cancer, escape, friends, Laughter, Life, Uncategorized, Writing

Rock and Roll, Baby!

Last night something was confirmed about me that may surprise many of you. I am not a rocker. I know you are shocked and surprised. I’m not even a poser. (I had to look that term up, fyi) It was evident by my lack of knowledge about the music or words to the signature songs of the band. I spent more time entertained by the people in attendance than the actual concert. My husband and I were given tickets by sweet friends to a concert by The Black Jacket Symphony: A Night at the Opera and The Best of Queen. My big guy was very excited about hearing favorite songs of his younger years. I confess that I wondered what kind of opera the symphony would play. I honestly expected an orchestra. I was wrong! I am not completely in the dark, I do know who Queen is, but I didn’t realize it would be a real deal rock and roll night! You may not believe this, but I’ve never been to a rock concert. It’s true! I know I’ve surprised you again.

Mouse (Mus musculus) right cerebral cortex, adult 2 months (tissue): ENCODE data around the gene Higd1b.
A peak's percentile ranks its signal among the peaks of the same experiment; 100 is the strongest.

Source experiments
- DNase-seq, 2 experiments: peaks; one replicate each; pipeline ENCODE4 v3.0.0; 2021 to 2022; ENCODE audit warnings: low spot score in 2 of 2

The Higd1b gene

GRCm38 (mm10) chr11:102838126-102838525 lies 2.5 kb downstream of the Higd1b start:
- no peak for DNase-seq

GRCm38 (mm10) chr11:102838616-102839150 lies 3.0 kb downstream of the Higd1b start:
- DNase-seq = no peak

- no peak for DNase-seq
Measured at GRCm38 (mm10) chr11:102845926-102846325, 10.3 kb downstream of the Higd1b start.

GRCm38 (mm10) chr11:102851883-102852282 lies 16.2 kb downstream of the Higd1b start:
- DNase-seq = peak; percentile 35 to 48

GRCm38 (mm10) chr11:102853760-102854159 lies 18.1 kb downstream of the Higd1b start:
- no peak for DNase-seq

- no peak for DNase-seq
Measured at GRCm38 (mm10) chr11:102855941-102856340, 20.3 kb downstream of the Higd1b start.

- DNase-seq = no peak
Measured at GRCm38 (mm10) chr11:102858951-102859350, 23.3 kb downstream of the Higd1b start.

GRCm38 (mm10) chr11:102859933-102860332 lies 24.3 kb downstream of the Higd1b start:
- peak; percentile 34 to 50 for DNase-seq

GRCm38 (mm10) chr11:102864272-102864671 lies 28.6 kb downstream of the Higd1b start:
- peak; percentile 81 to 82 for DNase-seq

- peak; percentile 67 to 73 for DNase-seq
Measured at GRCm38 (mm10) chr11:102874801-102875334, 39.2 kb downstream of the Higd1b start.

Parking was the first step to getting to our night of rocking and rolling….obviously not an easy task in downtown Mobile when a rock concert is about to happen! We finally parked in a church parking lot with a sign that said “Private Parking for…(and I’ll leave the church name out here just in case someone wants to report two rebellious fifty somethings!): Violators will be ticketed or towed at owners expense. I was a little anxious as we got out of the car and proudly walked toward the theatre, impressed by our night of living on the wild side. I secretly asked God to forgive us and please allow the car to still be there when the night was over!